Middle East Slowdown Brings UK Focus
Posted by Stuart Hackett on Monday, July 24, 2017
It's very hard to give an accurate reflection of the Middle East construction market as the trade press in that region rarely print a negative story. However, having spent nearly 10 years recruiting in the MENA region I'm hearing more and more negativity from people on the ground when it comes to the local construction market.
In recent months I've seen an increase in the number of people that are coming to me having been made redundant, have been paid late (or not at all) by their employer or are genuinely fearing that their position is at risk.
Recruitment has certainly been down in the Middle East region for the last 12 months. There's a combination of reasons for this and they're not all to do with a slowdown in work. There are changing practices and trends to do with recruitment in the region which are equally as much of an issue for us recruiting in the Middle East region.
However, there's no question to me that the recruitment for expat construction professionals in the Middle East region has reached a plateau over recent times.
Qatar in particular looks worst affected. Recent political issues in the country and a consistently low oil price have meant that many projects have seen their design scaled back and in some instances the projects have been cancelled all together. Despite having a strong core of work for the 2022 World Cup including stadiums and major infrastructure improvements, many of the none core work planned in Qatar is being affected.
News also came out of the region this week that UK Construction giants Carillion are withdrawing much of their Middle East business, including their Saudi Arabia, Qatar and Egypt businesses. There was no mention of the Dubai business which was recently awarded a large contract on as part of the Dubai Expo development.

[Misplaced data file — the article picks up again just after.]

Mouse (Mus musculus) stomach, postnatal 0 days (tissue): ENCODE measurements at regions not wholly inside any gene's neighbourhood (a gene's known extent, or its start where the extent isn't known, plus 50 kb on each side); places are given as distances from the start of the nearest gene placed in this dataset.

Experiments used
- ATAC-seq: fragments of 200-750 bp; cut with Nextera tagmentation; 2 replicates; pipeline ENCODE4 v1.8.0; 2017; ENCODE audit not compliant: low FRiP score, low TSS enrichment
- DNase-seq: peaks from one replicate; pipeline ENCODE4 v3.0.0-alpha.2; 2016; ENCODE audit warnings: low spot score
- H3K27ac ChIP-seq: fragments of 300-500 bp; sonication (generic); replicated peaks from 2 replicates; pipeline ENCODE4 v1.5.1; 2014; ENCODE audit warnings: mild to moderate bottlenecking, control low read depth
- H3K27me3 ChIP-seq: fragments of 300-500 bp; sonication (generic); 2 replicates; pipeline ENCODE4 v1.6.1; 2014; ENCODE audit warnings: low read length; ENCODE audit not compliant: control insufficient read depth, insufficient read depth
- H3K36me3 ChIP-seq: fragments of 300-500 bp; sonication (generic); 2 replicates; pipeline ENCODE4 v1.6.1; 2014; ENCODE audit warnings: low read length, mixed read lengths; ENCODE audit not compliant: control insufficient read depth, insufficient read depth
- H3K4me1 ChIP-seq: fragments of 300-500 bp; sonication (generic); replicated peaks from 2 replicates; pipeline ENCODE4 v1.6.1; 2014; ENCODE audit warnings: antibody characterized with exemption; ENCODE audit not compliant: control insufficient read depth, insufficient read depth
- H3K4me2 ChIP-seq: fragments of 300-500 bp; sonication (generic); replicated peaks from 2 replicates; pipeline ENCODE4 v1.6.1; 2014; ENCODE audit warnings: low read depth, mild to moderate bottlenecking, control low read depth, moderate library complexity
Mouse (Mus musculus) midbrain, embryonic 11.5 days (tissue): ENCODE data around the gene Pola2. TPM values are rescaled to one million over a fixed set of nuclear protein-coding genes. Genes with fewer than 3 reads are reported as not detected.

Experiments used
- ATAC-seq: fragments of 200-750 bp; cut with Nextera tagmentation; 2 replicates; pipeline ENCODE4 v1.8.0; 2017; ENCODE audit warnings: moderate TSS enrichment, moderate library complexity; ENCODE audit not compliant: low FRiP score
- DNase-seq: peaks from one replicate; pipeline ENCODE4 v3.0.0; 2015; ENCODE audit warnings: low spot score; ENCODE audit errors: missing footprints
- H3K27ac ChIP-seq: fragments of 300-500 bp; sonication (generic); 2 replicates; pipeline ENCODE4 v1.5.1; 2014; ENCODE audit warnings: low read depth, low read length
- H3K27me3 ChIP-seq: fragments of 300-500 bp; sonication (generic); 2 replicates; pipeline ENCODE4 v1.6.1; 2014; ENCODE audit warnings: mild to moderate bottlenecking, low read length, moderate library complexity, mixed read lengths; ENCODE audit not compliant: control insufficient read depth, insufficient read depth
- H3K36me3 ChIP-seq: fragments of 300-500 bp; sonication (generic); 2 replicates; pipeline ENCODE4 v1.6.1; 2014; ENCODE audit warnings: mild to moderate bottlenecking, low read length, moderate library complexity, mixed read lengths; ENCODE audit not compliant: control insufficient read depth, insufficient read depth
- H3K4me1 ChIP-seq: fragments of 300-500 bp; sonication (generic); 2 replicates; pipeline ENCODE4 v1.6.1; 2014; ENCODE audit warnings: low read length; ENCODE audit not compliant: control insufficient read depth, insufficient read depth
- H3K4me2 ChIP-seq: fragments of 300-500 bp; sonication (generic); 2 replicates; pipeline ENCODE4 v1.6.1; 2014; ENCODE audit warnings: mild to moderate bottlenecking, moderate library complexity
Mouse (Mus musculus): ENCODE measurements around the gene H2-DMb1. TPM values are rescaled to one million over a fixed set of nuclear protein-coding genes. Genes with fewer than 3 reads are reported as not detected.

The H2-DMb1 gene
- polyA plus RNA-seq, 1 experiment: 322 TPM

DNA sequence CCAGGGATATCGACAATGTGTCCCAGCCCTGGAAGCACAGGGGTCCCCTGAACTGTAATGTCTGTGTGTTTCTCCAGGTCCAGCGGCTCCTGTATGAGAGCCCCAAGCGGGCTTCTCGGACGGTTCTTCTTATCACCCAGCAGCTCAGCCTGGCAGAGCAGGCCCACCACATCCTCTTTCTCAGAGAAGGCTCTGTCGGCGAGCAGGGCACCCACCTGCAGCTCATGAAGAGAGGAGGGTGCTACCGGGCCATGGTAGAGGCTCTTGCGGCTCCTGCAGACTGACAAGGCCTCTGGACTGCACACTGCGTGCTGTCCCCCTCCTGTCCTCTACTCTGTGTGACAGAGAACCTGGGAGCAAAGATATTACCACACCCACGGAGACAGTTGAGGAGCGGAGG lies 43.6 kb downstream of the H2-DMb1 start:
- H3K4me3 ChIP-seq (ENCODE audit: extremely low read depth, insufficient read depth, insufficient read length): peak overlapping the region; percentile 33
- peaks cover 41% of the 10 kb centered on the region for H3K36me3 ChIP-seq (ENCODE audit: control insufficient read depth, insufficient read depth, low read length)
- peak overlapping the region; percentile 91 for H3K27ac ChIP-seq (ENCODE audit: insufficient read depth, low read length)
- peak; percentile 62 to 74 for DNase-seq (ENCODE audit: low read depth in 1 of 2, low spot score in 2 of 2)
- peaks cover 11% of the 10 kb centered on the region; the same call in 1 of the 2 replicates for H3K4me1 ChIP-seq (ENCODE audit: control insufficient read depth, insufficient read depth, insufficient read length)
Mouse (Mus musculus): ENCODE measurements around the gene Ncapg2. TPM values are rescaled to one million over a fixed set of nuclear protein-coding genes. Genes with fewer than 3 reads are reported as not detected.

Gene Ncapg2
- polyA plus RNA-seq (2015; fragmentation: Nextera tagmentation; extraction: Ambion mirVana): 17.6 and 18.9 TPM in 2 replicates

One contact in the region told me recently that many western contractors are now losing out on projects to cheaper local and international contractors in the region.
It's for many of the above reasons that myself and Maxim Recruitment have been diversifying our focus over the last couple of years. Whilst we continue to work with our historic, reputable clients in the Middle East region, it has been important for us to look at new markets where construction is robust and nowhere appears to be any busier than the UK over the last 12 - 24 months.
We now have an incredibly active UK team doing great work with a wide range of clients in the UK. We are particularly strong in the claims and disputes sector as well as traditional Quantity Surveying roles with Contractors and Consultancy Firms.
As we spend more time developing the UK market, our client base is growing both geographically and in terms of the variety of companies we are working with. This includes the major blue chip employers through to more specialist regional contractors and consultancies for candidates who prefer to work for smaller and medium sized businesses.
With the summer holidays here and kids finishing school for another year, now could be the perfect time to talk to us about your options for returning back to the UK in the near future.
It's worth checking our website for our latest UK vacancies. If you have been affected by any of the issues in the Middle East region recently and considering a return to the UK, we'd welcome hearing from you for a confidential chat about the type of roles that may be available to you.
Senior Recruitment Consultant